BOND 50 GOLDFINGER

2012 marks the 50th anniversary of James Bond on the big screen. To celebrate, SFX's Nick Setchfield revisits each and every 007 adventure in a week by week countdown to Skyfall ...

MISSION 3: GOLDFINGER (1964)

HE LOVES ONLY GOLD Goldfinger not only sets the house style of the Bond movies – it gives us the first bona fide Bond song too (the titles of Dr No and From Russia With Love had played over instrumental versions of their themes, though a snatch of Matt Monro’s croon drifts from a transistor radio in the latter). As sold by Shirley Bassey in imperious, full-throated diva mode, it’s an incorrigible tart of a showtune, all brass stabs, pomp and menace. The words “Pretty girl, beware” feel like a foreshadowing – Bond leaves a trail of death behind him in this film, with both Masterson sisters losing their lives in memorably nasty ways. Robert Brownjohn designed the film’s innovative title sequence, which mixes eerie surrealism (the Aston Martin’s tumbling numberplates replace the mouth of a girl – Dali would have approved) and brazen, molten eroticism, as flames lick the thighs of a golden girl. It’s all very sexy, aloof and sinister and feels deeply, brilliantly Bond.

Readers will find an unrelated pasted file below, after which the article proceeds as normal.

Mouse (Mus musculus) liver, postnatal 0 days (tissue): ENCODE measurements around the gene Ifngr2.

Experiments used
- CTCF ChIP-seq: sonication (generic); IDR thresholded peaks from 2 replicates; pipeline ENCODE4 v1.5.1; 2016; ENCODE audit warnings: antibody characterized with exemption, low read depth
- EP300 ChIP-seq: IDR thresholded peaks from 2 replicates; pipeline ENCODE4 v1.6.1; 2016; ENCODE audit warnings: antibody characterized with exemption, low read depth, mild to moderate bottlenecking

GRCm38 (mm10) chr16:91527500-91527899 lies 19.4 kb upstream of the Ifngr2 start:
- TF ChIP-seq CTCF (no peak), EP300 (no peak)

TRIV AND LET DIE

While Shirley Eaton is the gold-plated victim on screen, Carry On starlet Margaret Nolan is the golden girl in the title sequence and posters (Nolan also appears as Dink in this movie).

Goldfinger’s laser is the first time such a device had been seen on screen.

JAMES BOND WILL RETURN IN THUNDERBALL